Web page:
Thus leading a lot of people to exclaim, "Wait...what? Expander cycle?"

Indeed. How do they get enough thrust out of 2 expanders? Unless they're open cycle, but then the switch from tap off makes little sense to me.

Edit: It does look like an open expander in the video. Maybe the reusability benefits are large enough to justifiy the switch?
« Last Edit: 08/11/2018 11:26 AM by Oli »

Offline titusou

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Re: New Glenn: Blue Origin Announcement of Orbital Rocket Plan
« Reply #1034 on: 08/11/2018 02:24 PM »
JAXA LE-9 is the highest trust expander cycle engine? 1471 kN vacuum thrust.

Offline russianhalo117

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Re: New Glenn: Blue Origin Announcement of Orbital Rocket Plan
« Reply #1035 on: 08/11/2018 08:11 PM »
JAXA LE-9 is the highest trust expander cycle engine? 1471 kN vacuum thrust.
AR's RL10B-2 is 110 kN and RL10C-1 is 101.8 kN so seems way to high and probably is meant to read 471 kN or 1471N, but all of the engines being compared are in different thrust classes.
« Last Edit: 08/12/2018 12:07 AM by russianhalo117 »

Offline butters

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Re: New Glenn: Blue Origin Announcement of Orbital Rocket Plan
« Reply #1036 on: 08/11/2018 08:51 PM »
Indeed. How do they get enough thrust out of 2 expanders? Unless they're open cycle, but then the switch from tap off makes little sense to me.

Edit: It does look like an open expander in the video. Maybe the reusability benefits are large enough to justifiy the switch?

B-3U is a vacuum engine, and not much is known about Blue's upper stage reusability roadmap. The other thing that comes to mind is that if you need rapid throttle response for propulsive landing, expander doesn't seem like an ideal power cycle. Seems like there'd be quite a bit of throttle lag because heat transfer is a function of time.

Online FutureSpaceTourist

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Re: New Glenn: Blue Origin Announcement of Orbital Rocket Plan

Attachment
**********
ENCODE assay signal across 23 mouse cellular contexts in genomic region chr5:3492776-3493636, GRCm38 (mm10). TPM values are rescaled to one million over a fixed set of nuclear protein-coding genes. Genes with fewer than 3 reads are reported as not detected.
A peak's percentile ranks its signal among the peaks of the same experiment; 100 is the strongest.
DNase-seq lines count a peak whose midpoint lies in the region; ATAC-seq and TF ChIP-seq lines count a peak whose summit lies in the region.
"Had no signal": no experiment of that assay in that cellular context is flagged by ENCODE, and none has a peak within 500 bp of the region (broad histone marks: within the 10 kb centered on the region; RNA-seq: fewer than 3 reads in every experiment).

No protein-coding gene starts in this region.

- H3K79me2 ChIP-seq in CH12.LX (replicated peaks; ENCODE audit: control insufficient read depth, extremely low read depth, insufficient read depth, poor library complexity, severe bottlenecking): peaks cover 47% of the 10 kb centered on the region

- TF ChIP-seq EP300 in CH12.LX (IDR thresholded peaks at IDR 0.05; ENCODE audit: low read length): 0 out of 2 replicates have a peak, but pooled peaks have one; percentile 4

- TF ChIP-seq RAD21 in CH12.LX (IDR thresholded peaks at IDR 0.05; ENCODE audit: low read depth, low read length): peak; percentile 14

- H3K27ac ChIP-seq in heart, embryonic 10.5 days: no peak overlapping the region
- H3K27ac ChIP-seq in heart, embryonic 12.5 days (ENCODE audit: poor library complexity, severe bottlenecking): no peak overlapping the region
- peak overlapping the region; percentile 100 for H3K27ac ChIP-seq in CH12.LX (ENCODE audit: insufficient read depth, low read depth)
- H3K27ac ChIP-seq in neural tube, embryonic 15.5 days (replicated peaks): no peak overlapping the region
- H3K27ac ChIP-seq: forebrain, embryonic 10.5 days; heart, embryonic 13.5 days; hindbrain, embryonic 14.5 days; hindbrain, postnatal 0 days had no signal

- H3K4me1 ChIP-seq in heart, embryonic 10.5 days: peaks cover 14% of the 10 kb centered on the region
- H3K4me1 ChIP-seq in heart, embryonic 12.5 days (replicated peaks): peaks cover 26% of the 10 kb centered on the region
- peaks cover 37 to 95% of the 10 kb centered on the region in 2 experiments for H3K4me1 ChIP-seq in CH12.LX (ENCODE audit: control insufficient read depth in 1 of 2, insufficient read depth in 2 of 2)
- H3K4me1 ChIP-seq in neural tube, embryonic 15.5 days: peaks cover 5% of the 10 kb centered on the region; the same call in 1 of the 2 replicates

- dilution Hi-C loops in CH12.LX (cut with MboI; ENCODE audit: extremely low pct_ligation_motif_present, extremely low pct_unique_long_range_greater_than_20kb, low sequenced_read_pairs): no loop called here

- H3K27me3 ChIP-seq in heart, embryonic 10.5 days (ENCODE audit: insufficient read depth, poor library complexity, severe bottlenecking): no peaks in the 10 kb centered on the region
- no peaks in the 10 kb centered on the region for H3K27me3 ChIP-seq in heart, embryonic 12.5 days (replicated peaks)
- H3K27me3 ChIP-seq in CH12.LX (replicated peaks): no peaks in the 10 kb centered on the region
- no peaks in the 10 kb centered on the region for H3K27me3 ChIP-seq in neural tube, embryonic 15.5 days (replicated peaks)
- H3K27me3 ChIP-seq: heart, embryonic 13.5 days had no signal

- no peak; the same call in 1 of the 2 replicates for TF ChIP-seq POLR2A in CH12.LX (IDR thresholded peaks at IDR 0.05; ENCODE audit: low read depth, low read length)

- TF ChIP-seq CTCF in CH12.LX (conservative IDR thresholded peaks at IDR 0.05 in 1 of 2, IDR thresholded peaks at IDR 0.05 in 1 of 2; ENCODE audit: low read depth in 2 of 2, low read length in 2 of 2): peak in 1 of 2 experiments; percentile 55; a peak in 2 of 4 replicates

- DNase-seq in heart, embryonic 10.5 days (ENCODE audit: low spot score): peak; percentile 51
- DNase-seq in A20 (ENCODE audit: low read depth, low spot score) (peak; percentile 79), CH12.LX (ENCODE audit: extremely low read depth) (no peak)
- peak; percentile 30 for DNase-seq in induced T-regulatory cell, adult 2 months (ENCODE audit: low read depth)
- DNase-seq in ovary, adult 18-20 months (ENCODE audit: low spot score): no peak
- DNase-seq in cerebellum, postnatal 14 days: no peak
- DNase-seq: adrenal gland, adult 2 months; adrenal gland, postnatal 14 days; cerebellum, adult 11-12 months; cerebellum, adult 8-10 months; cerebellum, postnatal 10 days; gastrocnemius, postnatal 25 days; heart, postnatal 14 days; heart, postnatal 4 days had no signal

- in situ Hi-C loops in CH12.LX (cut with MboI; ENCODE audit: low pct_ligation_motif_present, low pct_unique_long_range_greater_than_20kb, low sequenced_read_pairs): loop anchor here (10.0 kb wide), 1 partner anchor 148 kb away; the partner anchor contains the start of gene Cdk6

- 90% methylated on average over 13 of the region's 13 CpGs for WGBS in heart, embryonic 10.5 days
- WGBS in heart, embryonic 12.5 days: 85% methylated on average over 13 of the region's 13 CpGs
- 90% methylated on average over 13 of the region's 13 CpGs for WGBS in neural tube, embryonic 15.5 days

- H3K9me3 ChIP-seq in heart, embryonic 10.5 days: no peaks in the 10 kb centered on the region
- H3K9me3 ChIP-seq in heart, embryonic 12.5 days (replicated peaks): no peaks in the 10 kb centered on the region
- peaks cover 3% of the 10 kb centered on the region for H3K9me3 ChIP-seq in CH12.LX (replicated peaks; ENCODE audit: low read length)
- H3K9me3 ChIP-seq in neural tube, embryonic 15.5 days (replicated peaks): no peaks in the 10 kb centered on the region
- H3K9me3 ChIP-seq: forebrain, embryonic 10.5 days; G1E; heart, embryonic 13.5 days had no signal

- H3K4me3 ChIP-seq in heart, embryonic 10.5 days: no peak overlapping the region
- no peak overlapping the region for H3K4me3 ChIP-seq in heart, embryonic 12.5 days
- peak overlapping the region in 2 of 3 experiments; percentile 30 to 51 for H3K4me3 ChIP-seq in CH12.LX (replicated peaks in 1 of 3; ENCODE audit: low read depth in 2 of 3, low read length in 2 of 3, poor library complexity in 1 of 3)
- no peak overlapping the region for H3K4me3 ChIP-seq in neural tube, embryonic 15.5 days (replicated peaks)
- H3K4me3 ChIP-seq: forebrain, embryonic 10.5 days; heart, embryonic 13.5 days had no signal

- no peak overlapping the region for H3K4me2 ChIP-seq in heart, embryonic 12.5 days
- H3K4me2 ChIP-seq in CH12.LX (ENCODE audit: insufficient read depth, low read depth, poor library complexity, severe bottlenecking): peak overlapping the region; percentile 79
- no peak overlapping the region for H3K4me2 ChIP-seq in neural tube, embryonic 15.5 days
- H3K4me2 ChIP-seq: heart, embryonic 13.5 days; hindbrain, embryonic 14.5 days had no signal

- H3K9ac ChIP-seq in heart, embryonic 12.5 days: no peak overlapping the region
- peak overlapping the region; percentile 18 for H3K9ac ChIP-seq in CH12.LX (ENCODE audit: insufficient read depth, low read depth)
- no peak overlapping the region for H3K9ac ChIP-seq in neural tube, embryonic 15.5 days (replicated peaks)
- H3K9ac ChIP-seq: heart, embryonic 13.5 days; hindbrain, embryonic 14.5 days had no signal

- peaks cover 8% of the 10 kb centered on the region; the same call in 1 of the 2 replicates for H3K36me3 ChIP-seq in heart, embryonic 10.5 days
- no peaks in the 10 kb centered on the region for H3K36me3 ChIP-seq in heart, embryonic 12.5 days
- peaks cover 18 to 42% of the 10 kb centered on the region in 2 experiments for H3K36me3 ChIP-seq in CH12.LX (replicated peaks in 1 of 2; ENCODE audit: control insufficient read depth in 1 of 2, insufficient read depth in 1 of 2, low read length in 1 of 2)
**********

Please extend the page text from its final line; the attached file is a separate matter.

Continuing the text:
« Reply #1037 on: 08/12/2018 01:14 AM »
Recent footage of BE-3U demonstration engine hot fire. Two BE-3Us will power upper stage of #NewGlenn & deliver our customers to orbit. We’ve completed over 700 seconds of test time & confirmed performance assumptions used for final BE-3U expander cycle design #GradatimFerociter

Video attached.

Offline Ultrafamicom

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Re: New Glenn: Blue Origin Announcement of Orbital Rocket Plan
« Reply #1038 on: 08/12/2018 08:25 AM »
JAXA LE-9 is the highest trust expander cycle engine? 1471 kN vacuum thrust.
AR's RL10B-2 is 110 kN and RL10C-1 is 101.8 kN so seems way to high and probably is meant to read 471 kN or 1471N, but all of the engines being compared are in different thrust classes.
1500kN-class indeed, the core stage of H-3, a bit larger than CBC, will be powered by 2 to 3 such engine

Open expander cycle does not have thrust limit

Offline TrevorMonty

Indeed. How do they get enough thrust out of 2 expanders? Unless they're open cycle, but then the switch from tap off makes little sense to me.

Edit: It does look like an open expander in the video. Maybe the reusability benefits are large enough to justifiy the switch?

B-3U is a vacuum engine, and not much is known about Blue's upper stage reusability roadmap. The other thing that comes to mind is that if you need rapid throttle response for propulsive landing, expander doesn't seem like an ideal power cycle. Seems like there'd be quite a bit of throttle lag because heat transfer is a function of time.
For propulsive landing they may use smaller landing engines.